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Top 10 Worst Mistakes to Avoid When Supporting Smart Home Customers; Part Two

By Special Guest
Lee Gruenfeld, VP of Strategic Initiatives at Support.com
October 19, 2016

Part Two of Three: Disrespecting your Customers

This is part two of a three-part article series. Read the first article here.

4. Shoehorning your customers into live support – Customers have spoken, and what they’re saying is that they don’t always want to speak. It’s one of the reasons chat is experiencing such a rapid rise in popularity. I personally dread calling for help and will do anything to avoid it.


There are a lot of reasons why people don’t like calling in for support. Some have difficulties with accents, some are intimidated, some get irritated by insincere small talk and obviously scripted dialogue, and some just like to do things for themselves. This is especially true in home automation; many of the people who buy smart home devices are avid do-it-yourselfers, or at least consider themselves capable, and calling for support can feel like an admission of defeat. Recent survey findings reveal that 61 percent of smart home owners want to fix issues on their own and become frustrated if they can’t.

This makes it mandatory to give people rich options for getting help without speaking to a live agent. FAQs are nice, but some form of intelligent interactive assistance is much better. Best of all is making self-support available right in the app that controls the connected home system (See point nine in part three). However you do it, though, you’ve got to provide a way to escalate to a live agent if things don’t work out. And that brings us to the next point.

5. Blowing the transfer to a live agent (starting from scratch unnecessarily) – Tell me if this sounds familiar: You’ve spent 40 minutes trying to solve a problem with your connected thermostat or security camera using online FAQs, article searches and interactive troubleshooting bots. Nothing’s worked so you decide to call in, and the first thing you hear from your friendly tech support rep is, “So what’s the problem?” followed by a forced march through everything you’ve already tried and you already know isn’t going to work.

That exasperating little scenario is one of the best known ways to kick off a support call on a deeply negative note. With the right set of tools, you can avoid this situation. So long as the customer is doing self-support within the context of tools you provide, it’s possible to create a “breadcrumb trail” of everything he did and present that log to the live agent at the time of the eventual phone call. This way, the agent’s first (and welcome) words are, “Okay, I see the problem, and I know everything you’ve already tried, so here’s what we’re going to do…”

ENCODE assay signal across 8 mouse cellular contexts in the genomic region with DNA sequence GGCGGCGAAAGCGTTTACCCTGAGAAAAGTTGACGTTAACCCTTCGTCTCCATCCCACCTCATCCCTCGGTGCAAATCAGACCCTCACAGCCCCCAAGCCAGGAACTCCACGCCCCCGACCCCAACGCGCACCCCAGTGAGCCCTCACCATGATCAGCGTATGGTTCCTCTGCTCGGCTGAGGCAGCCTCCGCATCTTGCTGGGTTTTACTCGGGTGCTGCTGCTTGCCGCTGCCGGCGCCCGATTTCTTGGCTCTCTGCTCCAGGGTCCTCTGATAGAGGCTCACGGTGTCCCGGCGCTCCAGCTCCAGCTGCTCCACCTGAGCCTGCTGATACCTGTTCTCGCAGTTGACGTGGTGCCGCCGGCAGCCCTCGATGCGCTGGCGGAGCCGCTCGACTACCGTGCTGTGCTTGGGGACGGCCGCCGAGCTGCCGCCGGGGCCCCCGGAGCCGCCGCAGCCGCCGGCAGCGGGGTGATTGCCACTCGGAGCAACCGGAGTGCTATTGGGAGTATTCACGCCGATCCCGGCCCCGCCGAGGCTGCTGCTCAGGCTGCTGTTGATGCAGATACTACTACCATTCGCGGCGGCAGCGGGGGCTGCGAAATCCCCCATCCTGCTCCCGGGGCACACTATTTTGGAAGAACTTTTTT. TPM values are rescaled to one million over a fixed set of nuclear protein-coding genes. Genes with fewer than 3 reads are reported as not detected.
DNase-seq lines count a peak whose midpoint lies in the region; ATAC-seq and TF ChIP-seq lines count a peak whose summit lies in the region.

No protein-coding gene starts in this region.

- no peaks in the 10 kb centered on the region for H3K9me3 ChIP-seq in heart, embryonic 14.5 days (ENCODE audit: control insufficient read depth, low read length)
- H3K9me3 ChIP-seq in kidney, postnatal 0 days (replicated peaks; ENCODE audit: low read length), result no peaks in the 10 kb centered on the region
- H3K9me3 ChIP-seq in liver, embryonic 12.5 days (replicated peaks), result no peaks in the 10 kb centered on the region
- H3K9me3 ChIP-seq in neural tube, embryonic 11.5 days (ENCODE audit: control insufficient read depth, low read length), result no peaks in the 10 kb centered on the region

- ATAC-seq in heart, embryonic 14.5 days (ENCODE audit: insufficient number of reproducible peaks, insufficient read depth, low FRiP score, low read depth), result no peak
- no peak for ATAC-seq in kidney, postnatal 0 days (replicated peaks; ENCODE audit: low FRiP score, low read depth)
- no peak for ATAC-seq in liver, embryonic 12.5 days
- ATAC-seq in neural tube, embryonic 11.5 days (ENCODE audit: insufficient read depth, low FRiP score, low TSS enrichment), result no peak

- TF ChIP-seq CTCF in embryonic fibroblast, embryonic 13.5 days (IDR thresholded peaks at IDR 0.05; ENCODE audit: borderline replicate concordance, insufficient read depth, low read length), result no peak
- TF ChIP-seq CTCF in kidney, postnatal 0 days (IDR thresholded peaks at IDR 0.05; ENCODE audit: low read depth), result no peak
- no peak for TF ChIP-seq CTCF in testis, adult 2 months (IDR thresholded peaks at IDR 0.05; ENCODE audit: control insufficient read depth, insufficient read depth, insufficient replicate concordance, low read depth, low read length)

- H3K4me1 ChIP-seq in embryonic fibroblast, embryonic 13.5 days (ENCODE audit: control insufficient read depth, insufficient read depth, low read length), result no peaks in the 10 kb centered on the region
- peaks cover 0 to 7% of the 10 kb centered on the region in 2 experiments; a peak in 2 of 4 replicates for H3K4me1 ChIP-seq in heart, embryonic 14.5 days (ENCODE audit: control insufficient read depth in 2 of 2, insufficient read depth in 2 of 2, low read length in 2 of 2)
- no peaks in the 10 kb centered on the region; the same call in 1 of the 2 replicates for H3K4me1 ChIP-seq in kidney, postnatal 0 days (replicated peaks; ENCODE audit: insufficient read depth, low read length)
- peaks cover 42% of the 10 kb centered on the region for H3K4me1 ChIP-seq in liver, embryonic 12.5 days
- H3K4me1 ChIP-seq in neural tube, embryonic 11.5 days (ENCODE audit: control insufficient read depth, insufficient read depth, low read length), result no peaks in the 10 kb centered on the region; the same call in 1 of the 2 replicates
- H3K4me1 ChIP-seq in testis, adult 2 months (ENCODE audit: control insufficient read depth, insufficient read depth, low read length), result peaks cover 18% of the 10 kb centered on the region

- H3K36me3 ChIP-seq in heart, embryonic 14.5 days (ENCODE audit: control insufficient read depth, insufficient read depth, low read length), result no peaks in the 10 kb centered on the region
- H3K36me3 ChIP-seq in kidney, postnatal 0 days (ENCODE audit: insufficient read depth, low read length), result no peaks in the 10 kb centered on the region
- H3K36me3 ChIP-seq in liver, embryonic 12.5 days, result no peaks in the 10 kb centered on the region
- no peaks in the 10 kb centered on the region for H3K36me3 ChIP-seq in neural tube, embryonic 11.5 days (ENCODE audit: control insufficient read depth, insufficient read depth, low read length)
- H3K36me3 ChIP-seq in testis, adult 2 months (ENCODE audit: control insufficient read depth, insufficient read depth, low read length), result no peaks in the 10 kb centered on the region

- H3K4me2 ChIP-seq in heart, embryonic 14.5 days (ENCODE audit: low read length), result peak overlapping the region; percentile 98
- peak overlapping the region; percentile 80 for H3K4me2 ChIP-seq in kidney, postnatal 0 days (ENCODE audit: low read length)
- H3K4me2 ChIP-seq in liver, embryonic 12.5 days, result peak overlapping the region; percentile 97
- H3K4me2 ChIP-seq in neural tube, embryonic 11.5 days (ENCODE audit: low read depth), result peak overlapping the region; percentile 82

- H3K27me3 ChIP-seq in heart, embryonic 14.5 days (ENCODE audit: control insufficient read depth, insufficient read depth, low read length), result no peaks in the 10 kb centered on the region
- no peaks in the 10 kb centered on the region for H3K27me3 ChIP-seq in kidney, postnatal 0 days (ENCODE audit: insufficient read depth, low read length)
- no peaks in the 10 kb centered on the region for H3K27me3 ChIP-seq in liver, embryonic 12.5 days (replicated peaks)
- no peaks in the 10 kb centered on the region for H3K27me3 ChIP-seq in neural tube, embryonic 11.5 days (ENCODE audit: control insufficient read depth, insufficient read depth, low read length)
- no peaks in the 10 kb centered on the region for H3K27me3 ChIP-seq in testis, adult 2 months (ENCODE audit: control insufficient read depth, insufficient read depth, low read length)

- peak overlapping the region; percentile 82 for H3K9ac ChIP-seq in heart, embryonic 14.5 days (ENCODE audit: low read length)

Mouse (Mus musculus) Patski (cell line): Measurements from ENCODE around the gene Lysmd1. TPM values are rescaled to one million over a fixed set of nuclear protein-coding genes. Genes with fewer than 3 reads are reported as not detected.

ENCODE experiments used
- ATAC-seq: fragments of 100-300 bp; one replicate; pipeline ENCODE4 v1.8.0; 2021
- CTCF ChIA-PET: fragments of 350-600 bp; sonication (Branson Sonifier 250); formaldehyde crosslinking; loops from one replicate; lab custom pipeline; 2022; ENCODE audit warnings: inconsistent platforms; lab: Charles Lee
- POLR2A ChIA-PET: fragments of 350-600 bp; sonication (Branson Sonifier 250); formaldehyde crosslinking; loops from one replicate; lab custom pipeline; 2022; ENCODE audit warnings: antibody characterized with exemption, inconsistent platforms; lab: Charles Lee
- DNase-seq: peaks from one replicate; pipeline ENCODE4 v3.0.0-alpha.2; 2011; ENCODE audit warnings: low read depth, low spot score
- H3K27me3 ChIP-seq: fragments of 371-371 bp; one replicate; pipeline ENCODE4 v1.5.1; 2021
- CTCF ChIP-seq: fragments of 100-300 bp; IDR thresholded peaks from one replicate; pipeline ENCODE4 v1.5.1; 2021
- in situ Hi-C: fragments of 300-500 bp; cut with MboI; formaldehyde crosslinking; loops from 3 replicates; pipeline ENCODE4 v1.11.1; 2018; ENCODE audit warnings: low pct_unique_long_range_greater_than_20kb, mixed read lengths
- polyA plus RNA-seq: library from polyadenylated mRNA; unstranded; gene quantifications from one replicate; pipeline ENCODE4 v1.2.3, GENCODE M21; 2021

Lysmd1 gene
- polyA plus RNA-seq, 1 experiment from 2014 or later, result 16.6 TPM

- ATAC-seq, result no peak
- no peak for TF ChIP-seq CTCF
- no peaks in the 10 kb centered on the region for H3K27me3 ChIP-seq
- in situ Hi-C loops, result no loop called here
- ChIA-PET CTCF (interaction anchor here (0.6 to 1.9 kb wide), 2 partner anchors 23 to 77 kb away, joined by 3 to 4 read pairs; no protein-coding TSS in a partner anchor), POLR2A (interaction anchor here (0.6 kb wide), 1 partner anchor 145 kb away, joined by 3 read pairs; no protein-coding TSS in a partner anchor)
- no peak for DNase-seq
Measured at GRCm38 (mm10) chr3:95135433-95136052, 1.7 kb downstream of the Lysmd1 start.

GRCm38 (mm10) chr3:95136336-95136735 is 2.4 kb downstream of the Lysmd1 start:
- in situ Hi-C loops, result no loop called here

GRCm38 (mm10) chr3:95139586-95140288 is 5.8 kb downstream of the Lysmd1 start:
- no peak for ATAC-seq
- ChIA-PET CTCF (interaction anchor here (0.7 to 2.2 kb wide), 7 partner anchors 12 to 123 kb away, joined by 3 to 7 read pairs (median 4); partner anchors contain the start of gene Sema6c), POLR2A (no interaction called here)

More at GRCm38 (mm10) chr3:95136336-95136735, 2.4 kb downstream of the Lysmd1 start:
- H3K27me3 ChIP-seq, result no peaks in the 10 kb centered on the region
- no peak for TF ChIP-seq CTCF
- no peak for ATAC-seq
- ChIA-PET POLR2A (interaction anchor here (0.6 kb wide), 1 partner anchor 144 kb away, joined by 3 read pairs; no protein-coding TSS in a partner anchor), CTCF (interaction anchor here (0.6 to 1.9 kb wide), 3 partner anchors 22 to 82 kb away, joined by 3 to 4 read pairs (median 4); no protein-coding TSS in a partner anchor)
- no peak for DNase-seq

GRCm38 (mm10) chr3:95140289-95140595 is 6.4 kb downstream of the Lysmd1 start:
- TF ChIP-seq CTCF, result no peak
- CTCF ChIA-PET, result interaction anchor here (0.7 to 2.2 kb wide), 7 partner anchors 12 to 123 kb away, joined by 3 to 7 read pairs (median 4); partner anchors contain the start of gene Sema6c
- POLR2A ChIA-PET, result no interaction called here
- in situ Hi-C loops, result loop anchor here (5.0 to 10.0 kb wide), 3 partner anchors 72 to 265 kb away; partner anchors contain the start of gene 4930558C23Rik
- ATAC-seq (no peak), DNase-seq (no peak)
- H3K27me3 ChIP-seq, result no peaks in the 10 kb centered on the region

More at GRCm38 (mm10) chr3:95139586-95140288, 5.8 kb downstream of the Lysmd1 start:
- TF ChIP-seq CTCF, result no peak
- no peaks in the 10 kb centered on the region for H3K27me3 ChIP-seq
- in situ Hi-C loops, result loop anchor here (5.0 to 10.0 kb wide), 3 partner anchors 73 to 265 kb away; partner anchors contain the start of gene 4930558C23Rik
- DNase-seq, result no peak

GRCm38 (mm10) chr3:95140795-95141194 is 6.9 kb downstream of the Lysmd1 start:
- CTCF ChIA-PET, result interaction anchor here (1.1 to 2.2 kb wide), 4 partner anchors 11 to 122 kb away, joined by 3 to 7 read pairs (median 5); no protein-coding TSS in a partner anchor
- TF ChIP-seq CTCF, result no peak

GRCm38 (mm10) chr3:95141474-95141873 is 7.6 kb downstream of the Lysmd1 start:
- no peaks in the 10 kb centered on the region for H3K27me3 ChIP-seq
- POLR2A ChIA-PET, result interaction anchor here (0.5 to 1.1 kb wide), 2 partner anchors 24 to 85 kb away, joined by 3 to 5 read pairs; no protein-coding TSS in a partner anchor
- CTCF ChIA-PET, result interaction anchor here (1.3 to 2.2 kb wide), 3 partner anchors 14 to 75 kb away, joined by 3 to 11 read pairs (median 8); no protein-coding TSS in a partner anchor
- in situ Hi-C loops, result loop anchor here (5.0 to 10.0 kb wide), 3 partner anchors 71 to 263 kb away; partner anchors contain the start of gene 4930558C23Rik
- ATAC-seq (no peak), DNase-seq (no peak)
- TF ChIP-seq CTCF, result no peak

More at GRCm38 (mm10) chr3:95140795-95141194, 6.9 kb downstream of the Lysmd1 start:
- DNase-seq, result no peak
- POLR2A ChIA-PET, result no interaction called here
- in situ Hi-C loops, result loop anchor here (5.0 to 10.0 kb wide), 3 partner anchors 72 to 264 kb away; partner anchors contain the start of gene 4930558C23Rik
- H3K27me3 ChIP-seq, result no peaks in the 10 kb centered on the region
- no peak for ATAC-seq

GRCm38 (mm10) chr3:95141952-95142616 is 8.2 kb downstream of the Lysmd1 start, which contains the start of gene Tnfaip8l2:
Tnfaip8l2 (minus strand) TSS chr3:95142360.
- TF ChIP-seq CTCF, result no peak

6. Letting your agents fly blind – You’ve probably had the experience of trying to help a less-than-savvy parent or friend with a technical issue over the phone. “Click on the blue icon. No, not that one, that’s a link to…no, no, the blue icon! The little thing with a circle on it! Okay, good. Wait, you see what now? A thingamajig like an origami Studebaker? Uhhh…”

Not only does it make both of you want to jump out a window, it also swallows up gobs of time. There’s no reason for this, however, because this is the connected world we’re talking about, and that means your agents should be able to connect to their customer’s devices, see for themselves what’s going on, follow along and direct the customer, or just take over and do it themselves. Connected assistance can take the form of screen sharing, app sharing, co-browsing, and remote control.

Another offering from more advanced providers is remote video, which lets customers use the cameras on their smartphones or tablets to show the support agent exactly what they’re looking at, whether it’s a wiring problem, switch settings, or the placement and mounting of various smart home devices.

7. Leaving information on the table (contextual intelligence) – There are times when we in the support world feel a reluctance to utilize things we know about customers for fear of appearing to be intrusive. This is not an irrational concern, but what we’re learning is that customers don’t mind us having and using that information, so long as it benefits them in a substantive way.

We should be bringing every scrap of information at our disposal to bear on resolving customer issues. Not only that, we should be bringing intelligence to the process, integrating various bits of data in ways that make it possible to identify and anticipate problems even before the customer knows they exist. If we see that a customer is manually setting a programmable thermostat half a dozen times a day, the support agent should be alerted to the fact that a little consumer education is warranted. This can lead to a “small moment of delight” that demonstrates value where the consumer didn’t know it existed, making it far more likely that he’s going to keep the device and be inclined to buy more. 

Click here to continue reading the third and final article in this three-part series. 


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